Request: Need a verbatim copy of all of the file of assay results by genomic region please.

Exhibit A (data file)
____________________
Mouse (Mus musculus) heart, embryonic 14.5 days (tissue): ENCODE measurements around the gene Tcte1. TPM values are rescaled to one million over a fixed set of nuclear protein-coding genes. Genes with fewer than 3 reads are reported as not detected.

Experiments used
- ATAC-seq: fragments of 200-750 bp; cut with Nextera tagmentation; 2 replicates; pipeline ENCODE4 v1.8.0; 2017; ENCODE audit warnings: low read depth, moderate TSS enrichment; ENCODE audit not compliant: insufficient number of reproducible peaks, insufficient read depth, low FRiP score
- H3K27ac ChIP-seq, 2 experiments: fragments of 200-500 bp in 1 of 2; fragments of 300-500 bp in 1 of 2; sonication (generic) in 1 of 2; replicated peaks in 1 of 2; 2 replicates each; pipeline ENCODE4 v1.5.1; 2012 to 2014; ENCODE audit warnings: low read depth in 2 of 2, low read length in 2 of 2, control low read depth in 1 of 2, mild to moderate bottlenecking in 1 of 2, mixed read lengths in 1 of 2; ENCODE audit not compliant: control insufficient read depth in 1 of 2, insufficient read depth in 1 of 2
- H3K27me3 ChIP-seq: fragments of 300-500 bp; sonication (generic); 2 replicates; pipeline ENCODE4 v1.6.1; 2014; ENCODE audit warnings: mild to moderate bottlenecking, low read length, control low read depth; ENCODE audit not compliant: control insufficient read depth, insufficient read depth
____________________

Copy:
Mouse (Mus musculus) heart, embryonic 14.5 days (tissue): ENCODE measurements around the gene Tcte1. TPM values are rescaled to one million over a fixed set of nuclear protein-coding genes. Genes with fewer than 3 reads are reported as not detected.

Experiments used
- ATAC-seq: fragments of 200-750 bp; cut with Nextera tagmentation; 2 replicates; pipeline ENCODE4 v1.8.0; 2017; ENCODE audit warnings: low read depth, moderate TSS enrichment; ENCODE audit not compliant: insufficient number of reproducible peaks, insufficient read depth, low FRiP score
- H3K27ac ChIP-seq, 2 experiments: fragments of 200-500 bp in 1 of 2; fragments of 300-500 bp in 1 of 2; sonication (generic) in 1 of 2; replicated peaks in 1 of 2; 2 replicates each; pipeline ENCODE4 v1.5.1; 2012 to 2014; ENCODE audit warnings: low read depth in 2 of 2, low read length in 2 of 2, control low read depth in 1 of 2, mild to moderate bottlenecking in 1 of 2, mixed read lengths in 1 of 2; ENCODE audit not compliant: control insufficient read depth in 1 of 2, insufficient read depth in 1 of 2
- H3K27me3 ChIP-seq: fragments of 300-500 bp; sonication (generic); 2 replicates; pipeline ENCODE4 v1.6.1; 2014; ENCODE audit warnings: mild to moderate bottlenecking, low read length, control low read depth; ENCODE audit not compliant: control insufficient read depth, insufficient read depth